THE INSIDE TRACK
What draws you to New Zealand?
The diverse landscapes are quite simply breathtaking. From mountains and glaciers to volcanoes, lakes, rainforests and beaches, they’re all here and all easily accessible. It’s like Scotland, Wales and Yorkshire all rolled into one, with a little bit of Middle Earth thrown in for good measure.
I first visited in 2006 and its natural wonders have continued to draw me back again and again. Luckily for me, my youngest sister fell in love with a Kiwi farmer in recent years and is now a permanent resident – so I now have even more reason to return.
Are there outdoor activities other than bungee jumping?
Yes of course, New Zealand provides a canvas for all types of outdoor activity. Queenstown is well known as the adventure capital of the southern hemisphere – perfect if you’re an adrenalin junkie, but New Zealand is home to plenty of low-octane pleasures too. It’s prime walking country, with the Milford Track in Fjordland and Queen Charlotte Track through the pretty Marlborough Sounds among the best hikes on offer.
There’s phenomenal trout fishing in untouched alpine rivers, excellent cycle trails and both bird and whale watching. To this you can add sailing, skiing, volcano hiking, rafting, canyoning, kayaking, glacier climbing – the list is almost endless.
Do you have a favourite place to stay?
After an active day, it’s vital to rest your head somewhere special. Luckily, New Zealand is home to the most incredible lodges – the term ‘Super Lodge’ was practically invented here! It’s hard to say which is my favourite as they’re all so special, but the service, style, food, wine and comfort levels are consistently spot on.
If you really pushed me, I’d suggest a stay at Eagles Nest, a chic villa estate overlooking the Bay of Islands in the subtropical north of the country. Cruising the islands aboard the catamaran Cool Change, which you can privately charter straight from the property, will be a highlight of any trip.
What’s your most memorable New Zealand experience?
During a recent trip, I was lucky enough to take a helicopter flight with Nick Wallis from Queenstown to Minaret Station. Nick is one of four brothers behind this 50,000-acre property nestled deep within the Southern Alps, which is so remote it can only be reached by helicopter. We flew low through the mist into the spectacular wilderness before arriving at the most idyllic luxury hideaway you can imagine.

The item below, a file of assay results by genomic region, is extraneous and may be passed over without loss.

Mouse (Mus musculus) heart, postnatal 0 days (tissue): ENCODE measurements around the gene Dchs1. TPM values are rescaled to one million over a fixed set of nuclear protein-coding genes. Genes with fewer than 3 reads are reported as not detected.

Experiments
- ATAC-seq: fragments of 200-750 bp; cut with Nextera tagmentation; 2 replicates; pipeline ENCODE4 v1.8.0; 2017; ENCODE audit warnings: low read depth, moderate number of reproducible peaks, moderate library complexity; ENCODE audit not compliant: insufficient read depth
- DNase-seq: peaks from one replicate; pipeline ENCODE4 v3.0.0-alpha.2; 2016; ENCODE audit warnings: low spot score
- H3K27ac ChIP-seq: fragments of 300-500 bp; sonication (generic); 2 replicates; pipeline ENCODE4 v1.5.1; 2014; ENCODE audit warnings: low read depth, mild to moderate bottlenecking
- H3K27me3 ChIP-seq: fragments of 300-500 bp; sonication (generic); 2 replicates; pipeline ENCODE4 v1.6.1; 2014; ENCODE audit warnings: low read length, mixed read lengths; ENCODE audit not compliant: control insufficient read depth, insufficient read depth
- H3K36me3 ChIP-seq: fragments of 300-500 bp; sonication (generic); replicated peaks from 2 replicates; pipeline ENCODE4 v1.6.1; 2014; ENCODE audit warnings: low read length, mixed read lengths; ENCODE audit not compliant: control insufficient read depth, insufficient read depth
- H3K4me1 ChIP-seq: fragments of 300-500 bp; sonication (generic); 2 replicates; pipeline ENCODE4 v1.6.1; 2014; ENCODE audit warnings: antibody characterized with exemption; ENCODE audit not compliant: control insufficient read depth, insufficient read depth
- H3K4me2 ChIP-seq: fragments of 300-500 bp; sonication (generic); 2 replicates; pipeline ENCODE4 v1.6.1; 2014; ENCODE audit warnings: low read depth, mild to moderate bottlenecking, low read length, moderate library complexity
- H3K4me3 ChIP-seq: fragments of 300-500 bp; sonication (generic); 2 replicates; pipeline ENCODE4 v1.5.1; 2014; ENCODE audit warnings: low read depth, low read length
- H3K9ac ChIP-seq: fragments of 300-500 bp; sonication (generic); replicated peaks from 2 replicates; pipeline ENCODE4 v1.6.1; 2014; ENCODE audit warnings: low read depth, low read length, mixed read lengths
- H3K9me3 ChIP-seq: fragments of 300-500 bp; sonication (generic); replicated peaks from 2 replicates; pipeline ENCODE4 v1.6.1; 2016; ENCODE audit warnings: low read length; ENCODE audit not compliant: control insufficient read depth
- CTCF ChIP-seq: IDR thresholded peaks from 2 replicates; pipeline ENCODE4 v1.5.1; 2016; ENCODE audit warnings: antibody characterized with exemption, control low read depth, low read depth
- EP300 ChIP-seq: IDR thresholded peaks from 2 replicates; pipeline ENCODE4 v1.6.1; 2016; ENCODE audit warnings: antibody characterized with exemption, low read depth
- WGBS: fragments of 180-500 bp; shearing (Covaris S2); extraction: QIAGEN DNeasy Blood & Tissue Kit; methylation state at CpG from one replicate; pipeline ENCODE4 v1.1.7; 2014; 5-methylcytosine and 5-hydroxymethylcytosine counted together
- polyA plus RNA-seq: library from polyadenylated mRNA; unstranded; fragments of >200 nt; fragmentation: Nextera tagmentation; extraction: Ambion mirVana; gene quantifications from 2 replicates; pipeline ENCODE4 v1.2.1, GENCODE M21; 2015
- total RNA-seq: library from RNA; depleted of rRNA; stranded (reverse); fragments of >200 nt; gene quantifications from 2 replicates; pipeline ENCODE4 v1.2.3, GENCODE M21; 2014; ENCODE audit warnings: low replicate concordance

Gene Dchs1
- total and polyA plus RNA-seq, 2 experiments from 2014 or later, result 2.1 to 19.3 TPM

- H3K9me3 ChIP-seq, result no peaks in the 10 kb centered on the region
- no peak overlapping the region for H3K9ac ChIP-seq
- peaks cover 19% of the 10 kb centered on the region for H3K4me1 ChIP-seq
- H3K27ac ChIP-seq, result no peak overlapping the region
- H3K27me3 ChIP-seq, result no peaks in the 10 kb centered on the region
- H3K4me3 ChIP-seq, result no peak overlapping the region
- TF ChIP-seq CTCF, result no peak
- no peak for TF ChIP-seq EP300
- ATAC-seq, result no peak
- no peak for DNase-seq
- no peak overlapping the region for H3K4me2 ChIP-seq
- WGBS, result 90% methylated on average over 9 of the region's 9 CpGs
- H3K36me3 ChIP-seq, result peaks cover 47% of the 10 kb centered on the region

Guided heli-hiking, skiing and fishing adventures make stays here a must for lovers of the outdoors. Retreating to your suite’s private hot tub at the end of the day is the icing on the cake. I shed a tear when I left.
Can you arrange vineyard tours?
Absolutely. New Zealand is wine heaven, and although everyone thinks of Sauvignon Blanc there are so many more varieties of note to be found. I’m particularly partial to a New Zealand Chardonnay – Trinity Hills and Gimlett Gravels are highly recommended – and some of the Cab Savs and Pinots are also phenomenal. From Hawke’s Bay and Central Otago to Marlborough and Martinborough, the vineyards and wineries are incredible.
For me, a highlight was going to the boutique vineyard Himmelsfeld near Nelson and meeting Beth Eggers (never in a hurry to release her wine), where the 2006 Moutere Chardonnay was sheer joy.
Would you recommend a stopover en route?
Whatever you do, don’t be put off by the flight. If you fly with Air New Zealand you’ll get to experience the wonderful NZ hospitality before you even set foot in the country. A couple of nights in Singapore makes a great layover, depending on who you fly with, but it really depends how much time you have to spare.
If New Zealand is the focus, I say go for a flatbed if you can and head straight there. Once you’ve landed in Auckland, helicopter straight over to Waiheke Island and stay at the fabulous Boat Shed for a few nights to get over the jet lag in the most perfect surrounds.
WHEN TO GO
New Zealand’s subtropical north is warm year-round. Elsewhere, the best time to visit is summer (November to March) although prepare for wetter weather the further south you go. Skiers should wait for winter (July to September) when resorts like Tongariro in the North Island and Queenstown and Wanaka in the South Island provide powdery pistes aplenty.
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New Zealand in a Nutshell
We’re often asked if it’s possible to see New Zealand in as little as two weeks. While ambitious, it is entirely feasible to see the best of both islands in (around) a fortnight. We tell you how.
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